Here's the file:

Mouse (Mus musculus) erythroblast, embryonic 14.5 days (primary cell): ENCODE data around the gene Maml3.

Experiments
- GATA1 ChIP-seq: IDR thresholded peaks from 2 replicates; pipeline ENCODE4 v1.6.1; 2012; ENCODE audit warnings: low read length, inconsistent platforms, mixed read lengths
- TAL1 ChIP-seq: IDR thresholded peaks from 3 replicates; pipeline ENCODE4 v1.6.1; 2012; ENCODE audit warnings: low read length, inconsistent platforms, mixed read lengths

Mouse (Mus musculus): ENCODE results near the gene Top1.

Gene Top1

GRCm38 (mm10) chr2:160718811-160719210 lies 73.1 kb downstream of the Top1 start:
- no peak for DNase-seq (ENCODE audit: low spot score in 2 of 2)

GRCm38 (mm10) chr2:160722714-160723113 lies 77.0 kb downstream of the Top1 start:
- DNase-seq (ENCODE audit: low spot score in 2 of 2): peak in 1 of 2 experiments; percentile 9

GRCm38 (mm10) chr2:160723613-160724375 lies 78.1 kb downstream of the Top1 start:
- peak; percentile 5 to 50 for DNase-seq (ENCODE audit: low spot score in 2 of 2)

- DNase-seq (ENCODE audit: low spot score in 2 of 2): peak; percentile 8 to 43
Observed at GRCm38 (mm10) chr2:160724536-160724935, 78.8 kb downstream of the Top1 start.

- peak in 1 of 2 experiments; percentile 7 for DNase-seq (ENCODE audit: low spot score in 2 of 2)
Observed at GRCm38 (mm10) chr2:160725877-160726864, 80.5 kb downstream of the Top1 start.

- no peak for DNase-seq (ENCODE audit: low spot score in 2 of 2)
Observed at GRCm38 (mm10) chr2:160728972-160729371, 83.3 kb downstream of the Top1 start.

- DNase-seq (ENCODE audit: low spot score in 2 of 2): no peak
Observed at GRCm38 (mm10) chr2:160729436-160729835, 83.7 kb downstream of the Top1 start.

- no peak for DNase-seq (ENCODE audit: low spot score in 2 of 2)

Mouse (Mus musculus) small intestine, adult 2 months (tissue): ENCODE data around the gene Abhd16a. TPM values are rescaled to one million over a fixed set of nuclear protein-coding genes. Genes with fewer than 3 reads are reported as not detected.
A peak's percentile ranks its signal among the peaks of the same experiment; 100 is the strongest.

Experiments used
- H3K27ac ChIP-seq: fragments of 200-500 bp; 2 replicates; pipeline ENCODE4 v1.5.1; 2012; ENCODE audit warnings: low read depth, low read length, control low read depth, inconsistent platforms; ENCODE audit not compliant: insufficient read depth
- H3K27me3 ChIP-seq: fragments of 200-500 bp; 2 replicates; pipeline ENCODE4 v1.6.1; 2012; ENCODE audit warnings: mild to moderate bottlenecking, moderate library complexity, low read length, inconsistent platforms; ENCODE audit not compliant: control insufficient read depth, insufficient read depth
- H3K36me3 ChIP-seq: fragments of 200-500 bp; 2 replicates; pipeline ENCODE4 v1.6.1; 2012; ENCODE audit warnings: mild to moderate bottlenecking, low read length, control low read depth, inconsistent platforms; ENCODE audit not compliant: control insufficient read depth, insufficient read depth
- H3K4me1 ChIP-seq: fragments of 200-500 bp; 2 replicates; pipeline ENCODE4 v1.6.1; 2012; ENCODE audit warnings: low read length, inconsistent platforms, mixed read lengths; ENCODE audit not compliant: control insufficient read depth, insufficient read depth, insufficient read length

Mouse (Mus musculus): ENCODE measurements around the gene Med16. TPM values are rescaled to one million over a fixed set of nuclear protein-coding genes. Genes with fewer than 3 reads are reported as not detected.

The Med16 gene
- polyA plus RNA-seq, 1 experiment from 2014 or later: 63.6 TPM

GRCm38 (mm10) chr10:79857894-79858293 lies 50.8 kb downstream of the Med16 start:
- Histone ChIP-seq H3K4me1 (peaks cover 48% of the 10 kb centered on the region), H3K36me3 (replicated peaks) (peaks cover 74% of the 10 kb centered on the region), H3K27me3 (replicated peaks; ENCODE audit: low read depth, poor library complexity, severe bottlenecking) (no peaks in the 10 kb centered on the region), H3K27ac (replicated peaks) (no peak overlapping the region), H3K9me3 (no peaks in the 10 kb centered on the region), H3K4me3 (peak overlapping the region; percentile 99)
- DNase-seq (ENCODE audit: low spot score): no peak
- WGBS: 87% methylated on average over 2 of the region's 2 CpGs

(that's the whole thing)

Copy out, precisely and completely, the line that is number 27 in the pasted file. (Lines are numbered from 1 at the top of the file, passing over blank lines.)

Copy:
- H3K36me3 ChIP-seq: fragments of 200-500 bp; 2 replicates; pipeline ENCODE4 v1.6.1; 2012; ENCODE audit warnings: mild to moderate bottlenecking, low read length, control low read depth, inconsistent platforms; ENCODE audit not compliant: control insufficient read depth, insufficient read depth